I’ve written about the SECURE Act here many times in recent months as it is legislation that could open up a lot of retirement saving opportunities for a wide swath of Americans. Officially titled as “The Setting Every Community Up for Retirement Enhancement Act of 2019,” this bill could allow for small businesses to band together to offer retirement savings plan benefits, increase the age for required minimum distributions (RMDs), and allow IRA and 401(k) plan holders to purchase annuities with money in the accounts. While all those a good things, this post is really going to focus on the age for taking RMDs and how pushing it back could be a good thing–or something that doesn’t matter at all. For those who want to continue working into your 70s, the thought of delaying RMDs can be quite enticing. I mean, if you’re earning income, then why would you want to touch your retirement savings? However, according to some experts, that really may not matter as most Americans probably won’t work past 70 1/2. The SECURE Act is looking to push the required age for taking RMDs back by about 18 months to age 72. On average, that would save retirees about $33,500, but that really isn’t much, especially if your retirement lasts decades. This leads to my next question, will you need your RMDs at 70 1/2? If not, what do you plan on doing with the money? Will you invest it? Give to charity? These are things you should be thinking about as you move towards retirement, especially if you plan on retiring past the required RMD age. If you need ideas as to what to do with your RMDs, you should speak with a certified financial planner.
THE SETTING EVERY COMMUNITY UP FOR RETIREMENT
ENHANCEMENT ACT OF 2019
Could you weather a financial emergency given your current savings? Where would the money come from to cover something such as unexpected medical bills or a necessary home improvement expense? In such situations it can be tempting to divert money ear-marked for your retirement savings towards those unexpected bills. Yes, such a move will provide short-term relief and provide you with the needed funds, but in the long-term impact can be quite substantial. First off, don’t forget that the money you don’t put into your retirement account won’t have an opportunity to grow (i.e. through investments) and won’t be there later, when you need it. Secondly, if your employer offers contribution matching, you will be missing out on extra money being put into your account. Employers won’t match if you don’t make any contributions of your own. Furthermore, if you are decades away from retirement, those matching contributions could add a nice chunk of money of your retirement savings without you having to do anything. While it might be tempting to stop making contributions for a short time–like a few months–with the belief that such a move won’t have a big effect, you should really avoid such thinking. Any suspension of contributions to your retirement savings should only be done as an absolute last resort and should be avoided at all costs. The key to retirement saving is being consistent with saving. If you do find that you need help with arranging your finances to cover an unexpected expense or want to just have a plan in place to cover an emergency, you should speak with a certified financial planner.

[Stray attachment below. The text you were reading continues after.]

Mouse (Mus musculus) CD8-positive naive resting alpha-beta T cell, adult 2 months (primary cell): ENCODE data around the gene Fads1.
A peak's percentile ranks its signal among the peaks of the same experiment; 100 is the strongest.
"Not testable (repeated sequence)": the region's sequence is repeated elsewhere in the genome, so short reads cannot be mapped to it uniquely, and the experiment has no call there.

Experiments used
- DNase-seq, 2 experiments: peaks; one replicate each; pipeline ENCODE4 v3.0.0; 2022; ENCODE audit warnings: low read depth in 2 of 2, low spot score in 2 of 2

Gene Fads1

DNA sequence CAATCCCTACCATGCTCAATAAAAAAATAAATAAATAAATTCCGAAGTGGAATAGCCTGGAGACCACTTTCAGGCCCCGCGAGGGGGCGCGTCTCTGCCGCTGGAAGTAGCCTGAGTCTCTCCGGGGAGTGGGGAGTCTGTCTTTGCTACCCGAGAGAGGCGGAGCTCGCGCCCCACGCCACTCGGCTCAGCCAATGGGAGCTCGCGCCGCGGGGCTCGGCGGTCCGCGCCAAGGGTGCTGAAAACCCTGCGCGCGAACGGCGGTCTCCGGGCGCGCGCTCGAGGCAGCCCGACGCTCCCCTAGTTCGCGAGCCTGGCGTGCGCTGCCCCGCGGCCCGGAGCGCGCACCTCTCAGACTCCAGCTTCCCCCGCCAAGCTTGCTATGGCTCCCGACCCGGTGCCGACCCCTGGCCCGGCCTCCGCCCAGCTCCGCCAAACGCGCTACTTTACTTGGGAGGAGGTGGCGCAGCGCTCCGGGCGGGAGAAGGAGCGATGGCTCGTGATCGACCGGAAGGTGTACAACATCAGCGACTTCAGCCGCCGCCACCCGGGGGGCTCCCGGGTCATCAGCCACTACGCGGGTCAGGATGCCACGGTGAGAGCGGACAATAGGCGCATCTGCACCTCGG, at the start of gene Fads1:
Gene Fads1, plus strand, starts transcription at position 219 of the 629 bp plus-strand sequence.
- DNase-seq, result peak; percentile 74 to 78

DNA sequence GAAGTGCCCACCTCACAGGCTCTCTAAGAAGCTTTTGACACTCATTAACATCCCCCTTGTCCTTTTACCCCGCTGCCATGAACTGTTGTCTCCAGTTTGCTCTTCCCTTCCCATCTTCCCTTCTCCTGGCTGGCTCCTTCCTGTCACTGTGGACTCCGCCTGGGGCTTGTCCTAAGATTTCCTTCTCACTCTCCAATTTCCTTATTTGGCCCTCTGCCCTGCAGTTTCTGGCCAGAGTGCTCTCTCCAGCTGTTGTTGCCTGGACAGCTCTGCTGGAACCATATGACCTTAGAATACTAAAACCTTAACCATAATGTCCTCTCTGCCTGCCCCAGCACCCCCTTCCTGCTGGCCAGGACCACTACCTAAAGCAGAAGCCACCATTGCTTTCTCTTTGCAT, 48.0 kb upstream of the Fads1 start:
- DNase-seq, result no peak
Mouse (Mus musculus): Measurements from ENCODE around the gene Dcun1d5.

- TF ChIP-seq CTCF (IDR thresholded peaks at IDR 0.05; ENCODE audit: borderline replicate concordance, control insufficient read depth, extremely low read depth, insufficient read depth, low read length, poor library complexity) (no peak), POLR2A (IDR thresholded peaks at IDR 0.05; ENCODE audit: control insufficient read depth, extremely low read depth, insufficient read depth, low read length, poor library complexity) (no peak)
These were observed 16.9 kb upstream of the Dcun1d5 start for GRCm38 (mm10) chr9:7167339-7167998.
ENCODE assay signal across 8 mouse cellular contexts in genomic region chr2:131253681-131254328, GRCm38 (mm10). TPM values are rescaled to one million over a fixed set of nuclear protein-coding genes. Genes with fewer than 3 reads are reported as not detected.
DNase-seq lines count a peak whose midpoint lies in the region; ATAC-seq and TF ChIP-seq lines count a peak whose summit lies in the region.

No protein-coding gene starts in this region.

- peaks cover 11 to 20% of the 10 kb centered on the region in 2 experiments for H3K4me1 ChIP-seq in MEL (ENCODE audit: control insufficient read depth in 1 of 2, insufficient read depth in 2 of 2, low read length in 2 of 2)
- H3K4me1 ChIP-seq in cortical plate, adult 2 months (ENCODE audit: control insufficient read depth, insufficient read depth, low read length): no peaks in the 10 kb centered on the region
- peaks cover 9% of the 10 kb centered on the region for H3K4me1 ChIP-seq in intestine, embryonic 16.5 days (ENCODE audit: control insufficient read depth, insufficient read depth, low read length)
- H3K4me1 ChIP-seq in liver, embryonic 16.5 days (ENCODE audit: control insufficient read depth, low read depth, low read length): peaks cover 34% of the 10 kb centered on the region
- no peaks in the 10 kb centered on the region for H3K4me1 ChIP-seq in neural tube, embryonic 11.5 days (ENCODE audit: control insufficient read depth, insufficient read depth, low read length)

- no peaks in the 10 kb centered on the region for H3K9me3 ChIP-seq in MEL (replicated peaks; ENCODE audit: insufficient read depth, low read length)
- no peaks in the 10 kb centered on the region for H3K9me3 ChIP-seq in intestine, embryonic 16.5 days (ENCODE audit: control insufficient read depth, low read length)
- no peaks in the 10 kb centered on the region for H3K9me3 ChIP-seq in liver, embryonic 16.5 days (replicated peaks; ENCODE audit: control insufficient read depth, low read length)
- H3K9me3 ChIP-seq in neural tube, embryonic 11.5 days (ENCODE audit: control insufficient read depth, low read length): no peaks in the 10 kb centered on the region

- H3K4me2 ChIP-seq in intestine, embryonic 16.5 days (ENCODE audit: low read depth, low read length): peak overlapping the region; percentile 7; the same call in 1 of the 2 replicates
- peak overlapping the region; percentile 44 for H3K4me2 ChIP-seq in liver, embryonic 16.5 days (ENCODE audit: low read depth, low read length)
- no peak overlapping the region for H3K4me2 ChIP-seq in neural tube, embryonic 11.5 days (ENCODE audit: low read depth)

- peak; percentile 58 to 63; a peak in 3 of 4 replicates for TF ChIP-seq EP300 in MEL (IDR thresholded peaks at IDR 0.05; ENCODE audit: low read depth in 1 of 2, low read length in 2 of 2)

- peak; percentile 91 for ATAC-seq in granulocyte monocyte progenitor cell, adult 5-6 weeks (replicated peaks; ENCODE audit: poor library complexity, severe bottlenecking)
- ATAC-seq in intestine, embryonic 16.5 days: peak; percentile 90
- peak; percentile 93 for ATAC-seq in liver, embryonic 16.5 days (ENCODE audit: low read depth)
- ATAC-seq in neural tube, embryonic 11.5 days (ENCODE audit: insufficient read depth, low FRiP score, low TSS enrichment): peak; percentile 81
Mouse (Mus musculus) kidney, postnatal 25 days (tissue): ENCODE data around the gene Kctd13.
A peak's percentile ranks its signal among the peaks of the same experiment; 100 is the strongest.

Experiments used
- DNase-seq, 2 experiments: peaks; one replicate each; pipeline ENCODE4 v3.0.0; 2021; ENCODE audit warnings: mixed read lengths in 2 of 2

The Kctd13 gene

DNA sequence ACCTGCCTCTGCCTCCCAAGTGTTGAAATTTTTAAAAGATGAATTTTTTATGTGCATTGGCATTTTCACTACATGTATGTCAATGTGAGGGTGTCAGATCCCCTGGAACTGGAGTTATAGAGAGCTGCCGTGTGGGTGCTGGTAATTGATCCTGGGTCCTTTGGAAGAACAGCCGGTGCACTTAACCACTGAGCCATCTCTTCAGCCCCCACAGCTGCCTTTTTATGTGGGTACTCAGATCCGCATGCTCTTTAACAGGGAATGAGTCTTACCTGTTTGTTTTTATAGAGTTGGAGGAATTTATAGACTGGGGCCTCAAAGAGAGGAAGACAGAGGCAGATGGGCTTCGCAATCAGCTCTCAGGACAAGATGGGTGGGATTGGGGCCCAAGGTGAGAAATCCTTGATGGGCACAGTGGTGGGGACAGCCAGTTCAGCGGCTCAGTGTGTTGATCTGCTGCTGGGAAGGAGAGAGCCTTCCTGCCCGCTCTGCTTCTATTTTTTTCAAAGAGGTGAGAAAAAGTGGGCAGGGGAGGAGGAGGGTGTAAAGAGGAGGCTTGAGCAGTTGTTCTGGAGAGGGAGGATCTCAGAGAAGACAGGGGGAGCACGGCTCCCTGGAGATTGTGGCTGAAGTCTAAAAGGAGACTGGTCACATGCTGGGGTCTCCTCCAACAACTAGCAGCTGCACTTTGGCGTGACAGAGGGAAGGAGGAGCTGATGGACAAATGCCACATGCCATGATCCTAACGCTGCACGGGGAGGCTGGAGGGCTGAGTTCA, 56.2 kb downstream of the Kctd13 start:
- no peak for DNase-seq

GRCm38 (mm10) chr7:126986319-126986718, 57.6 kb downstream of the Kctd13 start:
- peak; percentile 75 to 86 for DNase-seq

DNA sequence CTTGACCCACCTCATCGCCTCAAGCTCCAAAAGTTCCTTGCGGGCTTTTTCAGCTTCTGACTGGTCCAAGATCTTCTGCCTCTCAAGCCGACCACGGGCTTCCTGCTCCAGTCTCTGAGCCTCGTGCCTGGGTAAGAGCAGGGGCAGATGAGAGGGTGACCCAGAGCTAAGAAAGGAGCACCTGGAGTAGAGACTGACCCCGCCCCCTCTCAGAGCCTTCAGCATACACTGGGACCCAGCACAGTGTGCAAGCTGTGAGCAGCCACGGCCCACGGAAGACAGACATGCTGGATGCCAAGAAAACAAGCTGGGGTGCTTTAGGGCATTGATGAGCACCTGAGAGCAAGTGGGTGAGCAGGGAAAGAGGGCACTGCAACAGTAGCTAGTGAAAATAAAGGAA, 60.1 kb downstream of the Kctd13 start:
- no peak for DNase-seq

Social Security isn’t going anywhere anytime soon, but it’s also not what it used to be. Yes, it can still be a part of your retirement plans, but the days of such benefits being a large part of your retirement savings are long gone. Since Social Security won’t pay the bulk of your bills, you have an opportunity to be a bit strategic with what you do with that money. For example, you could earmark it in advance to be put towards particular bills or invest it and help grow your nest egg. What’s important is that you do something beneficial with it to help take some of the pressure off your other retirement savings. However, you still need to be careful that it doesn’t play too crucial of a role in your retirement plans as there is always the potential for Social Security benefits cuts in the future. Don’t forget too that your current earnings will determine the size of your Social Security payments, so you need to think about that as well. If you need help in determining just what role Social Security will play in funding your retirement, you should talk with a certified financial planner.